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Jennian Homes challenges Govt to make all NZ homes safe

17 January 2014

For Immediate Release

Jennian Homes challenges the Government to make all New Zealand Homes Safe

New Zealand’s most awarded home builder Jennian Homes challenges the Government to reduce the number of serious home related injuries (including accidental deaths) by introducing a Warrant of Fitness (WOF) system for all existing houses throughout New Zealand.

This week, The Real Estate Institute called for a Warrant of Fitness style system for homes to ensure that houses have not been used as P- labs, contaminating the home with traces of chemicals used in the production of the drug. Jennian Homes supports the Real Estate Institute’s call for WOF action, but this is way too narrow and only addresses a portion of the safety issues that are faced by all buyers of the existing 1.8 million houses in New Zealand.

Whilst the P-lab issue is sadly very real, Jennian Homes believes that there is a far greater underlying problem. That is the overall health and safety of many of the existing New Zealand homes. Jennian wants to see a WOF system implemented where all existing homes are brought up to the existing Building Code before they can be sold. Many of the existing houses would fail to meet the today’s Building Code. “Every car has to have a valid WOF when it is sold so why not an existing house?” asks Jennian Homes Director Richard Carver.

The ACC website states that more people are injured and sadly killed at home than anywhere else in New Zealand. This makes an urgent change to the approach by the Government a major priority. A 2010 report released by ACC during Safety Week shows that on average more than 12 New Zealanders per week died as a result of an accident in their home. This is far greater than the road toll, “so why does the Government not appear to care?” asks Mr Carver.

The Government has been very proactive in reducing the road toll down to its lowest number since 1950. Mr Carver says it is now time to focus on reducing the number of deaths in all New Zealand homes through the introduction of a (WOF) system for all existing houses.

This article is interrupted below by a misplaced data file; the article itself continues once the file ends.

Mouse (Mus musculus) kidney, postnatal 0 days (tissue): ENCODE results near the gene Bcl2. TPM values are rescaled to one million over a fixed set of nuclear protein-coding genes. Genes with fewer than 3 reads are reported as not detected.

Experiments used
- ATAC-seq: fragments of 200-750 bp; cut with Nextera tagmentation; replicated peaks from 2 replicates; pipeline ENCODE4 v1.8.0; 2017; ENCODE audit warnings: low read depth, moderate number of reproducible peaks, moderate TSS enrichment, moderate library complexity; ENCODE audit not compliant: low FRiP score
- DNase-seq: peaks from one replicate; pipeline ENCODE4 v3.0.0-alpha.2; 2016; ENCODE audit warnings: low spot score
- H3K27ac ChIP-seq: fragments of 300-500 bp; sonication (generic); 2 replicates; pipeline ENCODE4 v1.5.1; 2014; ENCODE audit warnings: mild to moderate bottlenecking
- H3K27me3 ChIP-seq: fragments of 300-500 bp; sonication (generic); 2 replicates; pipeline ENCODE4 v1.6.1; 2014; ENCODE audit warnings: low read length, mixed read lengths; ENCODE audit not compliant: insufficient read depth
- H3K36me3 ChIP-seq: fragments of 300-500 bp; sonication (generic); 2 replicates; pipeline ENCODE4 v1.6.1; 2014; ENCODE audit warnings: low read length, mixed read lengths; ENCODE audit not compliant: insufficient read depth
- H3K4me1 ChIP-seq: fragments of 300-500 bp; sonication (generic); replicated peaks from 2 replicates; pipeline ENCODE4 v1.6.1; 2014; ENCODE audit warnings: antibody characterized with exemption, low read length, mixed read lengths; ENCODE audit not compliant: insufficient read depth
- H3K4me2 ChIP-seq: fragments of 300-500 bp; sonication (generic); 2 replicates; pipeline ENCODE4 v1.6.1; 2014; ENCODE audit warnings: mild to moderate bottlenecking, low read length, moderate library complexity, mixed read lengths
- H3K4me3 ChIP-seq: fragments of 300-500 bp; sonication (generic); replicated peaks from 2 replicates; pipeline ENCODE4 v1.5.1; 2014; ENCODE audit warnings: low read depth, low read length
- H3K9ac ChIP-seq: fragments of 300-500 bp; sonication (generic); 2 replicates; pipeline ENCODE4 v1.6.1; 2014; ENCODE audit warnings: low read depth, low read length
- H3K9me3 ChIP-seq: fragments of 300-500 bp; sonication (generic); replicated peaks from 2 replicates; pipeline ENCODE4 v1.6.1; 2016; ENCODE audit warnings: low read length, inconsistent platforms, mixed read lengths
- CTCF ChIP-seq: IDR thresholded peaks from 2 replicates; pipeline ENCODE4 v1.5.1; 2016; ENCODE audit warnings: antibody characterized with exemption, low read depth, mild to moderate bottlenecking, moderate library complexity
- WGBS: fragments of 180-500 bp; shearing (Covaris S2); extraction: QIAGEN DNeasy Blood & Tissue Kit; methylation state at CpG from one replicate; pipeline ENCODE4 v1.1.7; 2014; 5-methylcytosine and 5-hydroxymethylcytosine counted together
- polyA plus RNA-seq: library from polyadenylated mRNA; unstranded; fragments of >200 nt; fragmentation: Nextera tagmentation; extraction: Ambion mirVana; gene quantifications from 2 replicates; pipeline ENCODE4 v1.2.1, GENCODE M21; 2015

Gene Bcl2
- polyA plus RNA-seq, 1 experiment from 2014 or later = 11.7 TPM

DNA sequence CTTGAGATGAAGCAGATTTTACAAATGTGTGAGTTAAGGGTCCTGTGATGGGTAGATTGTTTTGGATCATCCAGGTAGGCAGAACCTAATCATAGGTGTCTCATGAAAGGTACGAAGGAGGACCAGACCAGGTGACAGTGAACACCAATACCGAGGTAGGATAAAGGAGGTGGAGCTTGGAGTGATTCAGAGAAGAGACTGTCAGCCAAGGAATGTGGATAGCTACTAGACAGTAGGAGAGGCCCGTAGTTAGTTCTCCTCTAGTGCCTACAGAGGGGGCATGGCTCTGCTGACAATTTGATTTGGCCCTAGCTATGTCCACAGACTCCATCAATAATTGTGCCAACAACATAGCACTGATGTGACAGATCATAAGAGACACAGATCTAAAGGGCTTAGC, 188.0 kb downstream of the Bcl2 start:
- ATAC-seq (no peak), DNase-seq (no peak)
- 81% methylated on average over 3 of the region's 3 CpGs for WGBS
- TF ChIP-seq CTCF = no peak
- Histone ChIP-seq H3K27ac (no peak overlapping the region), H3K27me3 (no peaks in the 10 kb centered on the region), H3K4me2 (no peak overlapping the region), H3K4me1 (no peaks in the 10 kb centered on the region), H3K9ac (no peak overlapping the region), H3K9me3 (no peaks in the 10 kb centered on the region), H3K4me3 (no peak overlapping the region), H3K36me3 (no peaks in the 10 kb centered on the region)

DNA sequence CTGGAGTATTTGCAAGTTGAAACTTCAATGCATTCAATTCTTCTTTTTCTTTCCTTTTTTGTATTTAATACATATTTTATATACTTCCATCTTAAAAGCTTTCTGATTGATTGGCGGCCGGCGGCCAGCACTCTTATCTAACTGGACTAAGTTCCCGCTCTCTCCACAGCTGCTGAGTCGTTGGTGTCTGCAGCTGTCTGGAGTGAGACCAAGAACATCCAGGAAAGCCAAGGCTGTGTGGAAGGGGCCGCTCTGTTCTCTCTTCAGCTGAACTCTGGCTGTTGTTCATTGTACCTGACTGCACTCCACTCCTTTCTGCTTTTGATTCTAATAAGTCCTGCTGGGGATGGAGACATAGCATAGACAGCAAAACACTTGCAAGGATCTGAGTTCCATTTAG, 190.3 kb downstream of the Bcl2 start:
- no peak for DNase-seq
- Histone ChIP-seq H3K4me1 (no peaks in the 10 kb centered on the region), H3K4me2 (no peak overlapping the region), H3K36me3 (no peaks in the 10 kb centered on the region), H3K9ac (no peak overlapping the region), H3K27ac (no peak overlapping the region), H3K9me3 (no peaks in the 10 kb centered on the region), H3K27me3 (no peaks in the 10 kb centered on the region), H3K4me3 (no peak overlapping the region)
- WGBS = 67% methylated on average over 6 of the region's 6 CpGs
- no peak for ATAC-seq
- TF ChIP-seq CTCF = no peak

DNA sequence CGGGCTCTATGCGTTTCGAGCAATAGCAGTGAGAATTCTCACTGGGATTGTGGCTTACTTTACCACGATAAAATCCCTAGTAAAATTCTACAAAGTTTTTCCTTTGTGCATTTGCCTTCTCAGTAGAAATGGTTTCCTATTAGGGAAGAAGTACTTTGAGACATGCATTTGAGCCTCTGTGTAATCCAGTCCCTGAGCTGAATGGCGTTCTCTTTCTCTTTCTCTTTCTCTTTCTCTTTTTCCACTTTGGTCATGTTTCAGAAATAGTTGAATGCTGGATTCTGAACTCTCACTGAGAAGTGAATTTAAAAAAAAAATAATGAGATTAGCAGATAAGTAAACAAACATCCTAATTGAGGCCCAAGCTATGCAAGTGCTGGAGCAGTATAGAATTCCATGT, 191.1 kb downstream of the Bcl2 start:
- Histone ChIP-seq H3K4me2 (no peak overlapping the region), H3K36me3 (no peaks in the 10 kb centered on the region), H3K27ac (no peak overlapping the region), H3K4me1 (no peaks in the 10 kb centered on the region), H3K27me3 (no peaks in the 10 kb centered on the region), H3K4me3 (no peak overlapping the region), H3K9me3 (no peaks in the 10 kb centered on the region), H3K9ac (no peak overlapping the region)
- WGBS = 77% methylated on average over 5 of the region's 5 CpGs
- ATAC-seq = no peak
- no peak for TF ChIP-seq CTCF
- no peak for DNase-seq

“Health and Safety is paramount. Consider that as a country we have an excessively high rate of asthma sufferers and then look at our existing housing stock with poor insulation, glazing and ventilation. It’s ludicrous that houses are allowed to change hands in the state that is detrimental to the buyer’s family’s health. Where is the logic in this?”

“Houses are built to last 50 plus years, yet with aging stocks; some are still standing after nearly a century. Would we want to see 100 year old cars, on original specifications remaining on our roads? Why are these homes allowed to deteriorate and continue to have an adverse effect on the health and safety and the lives of our loved ones? The Government must act now to rectify this.”

“New houses are built to the current Building Code and exacting standards ensuring that they are safer and healthier than many of the existing New Zealand housing stock. Surely all homes both existing and new should be held to the same standards?”

Estimates show that the existing national housing stock requires around $9b spent urgently on serious deferred maintenance items, let alone preventative maintenance. If the Government continues to allow homeowners to defer this maintenance, the flow on effect will be significantly higher downstream for all costs, not only in dollars for future homeowners, but in the lives of our loved ones.

Around 80 thousand houses are sold in New Zealand every year. The WOF system will ensure that all houses are brought up to the current Building Code before the transaction is allowed to be completed. This will result in a net gain over time for all New Zealand Homes. These homes will then be safer and healthier to live in and this will also save lives of the ones we love.

“Yes most existing home owners will resist this WOF change, and politically it will not be popular but what price do we collectively put on the life of the ones we love” asked Mr Carver.


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